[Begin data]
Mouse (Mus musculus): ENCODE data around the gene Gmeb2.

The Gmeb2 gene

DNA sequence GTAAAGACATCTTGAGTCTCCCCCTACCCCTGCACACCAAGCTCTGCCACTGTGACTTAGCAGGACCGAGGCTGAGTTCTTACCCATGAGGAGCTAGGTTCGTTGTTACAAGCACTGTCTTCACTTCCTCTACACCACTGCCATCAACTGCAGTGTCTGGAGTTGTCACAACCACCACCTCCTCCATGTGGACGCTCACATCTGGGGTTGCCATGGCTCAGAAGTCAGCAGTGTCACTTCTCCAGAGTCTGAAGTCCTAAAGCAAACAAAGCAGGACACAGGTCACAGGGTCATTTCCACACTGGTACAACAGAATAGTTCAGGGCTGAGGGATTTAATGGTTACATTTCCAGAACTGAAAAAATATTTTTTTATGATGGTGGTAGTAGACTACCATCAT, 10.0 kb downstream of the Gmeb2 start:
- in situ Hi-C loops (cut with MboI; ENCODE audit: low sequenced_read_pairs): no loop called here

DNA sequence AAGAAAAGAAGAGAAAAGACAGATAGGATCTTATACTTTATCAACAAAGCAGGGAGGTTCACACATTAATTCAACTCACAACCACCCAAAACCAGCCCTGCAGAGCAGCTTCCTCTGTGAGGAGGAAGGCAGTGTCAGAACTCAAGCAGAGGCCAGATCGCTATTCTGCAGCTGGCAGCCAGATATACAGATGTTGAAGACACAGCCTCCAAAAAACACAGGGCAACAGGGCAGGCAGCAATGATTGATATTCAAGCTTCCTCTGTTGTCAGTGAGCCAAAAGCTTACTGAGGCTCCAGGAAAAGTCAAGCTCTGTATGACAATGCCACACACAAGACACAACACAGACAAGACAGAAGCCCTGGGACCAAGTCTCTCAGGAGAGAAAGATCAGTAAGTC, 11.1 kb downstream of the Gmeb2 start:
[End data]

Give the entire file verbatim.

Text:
Mouse (Mus musculus): ENCODE data around the gene Gmeb2.

The Gmeb2 gene

DNA sequence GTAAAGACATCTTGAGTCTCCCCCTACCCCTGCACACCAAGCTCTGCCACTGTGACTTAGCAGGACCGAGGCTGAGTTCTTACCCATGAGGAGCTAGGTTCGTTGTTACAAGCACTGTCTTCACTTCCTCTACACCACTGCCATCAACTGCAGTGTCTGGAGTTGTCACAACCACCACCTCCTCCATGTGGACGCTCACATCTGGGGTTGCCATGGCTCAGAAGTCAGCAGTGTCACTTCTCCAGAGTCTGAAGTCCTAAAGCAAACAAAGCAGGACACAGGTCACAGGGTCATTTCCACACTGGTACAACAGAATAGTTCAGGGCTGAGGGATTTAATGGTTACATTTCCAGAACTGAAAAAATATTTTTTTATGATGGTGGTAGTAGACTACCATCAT, 10.0 kb downstream of the Gmeb2 start:
- in situ Hi-C loops (cut with MboI; ENCODE audit: low sequenced_read_pairs): no loop called here

DNA sequence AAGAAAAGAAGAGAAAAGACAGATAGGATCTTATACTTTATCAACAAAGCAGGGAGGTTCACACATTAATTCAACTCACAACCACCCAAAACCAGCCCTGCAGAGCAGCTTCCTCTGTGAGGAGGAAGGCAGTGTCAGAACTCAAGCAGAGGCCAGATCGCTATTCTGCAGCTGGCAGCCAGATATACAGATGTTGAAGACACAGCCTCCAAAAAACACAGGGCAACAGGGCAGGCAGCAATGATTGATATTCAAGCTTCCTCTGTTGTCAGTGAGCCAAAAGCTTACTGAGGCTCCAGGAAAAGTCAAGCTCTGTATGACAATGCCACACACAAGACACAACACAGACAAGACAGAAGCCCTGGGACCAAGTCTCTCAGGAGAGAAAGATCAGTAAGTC, 11.1 kb downstream of the Gmeb2 start: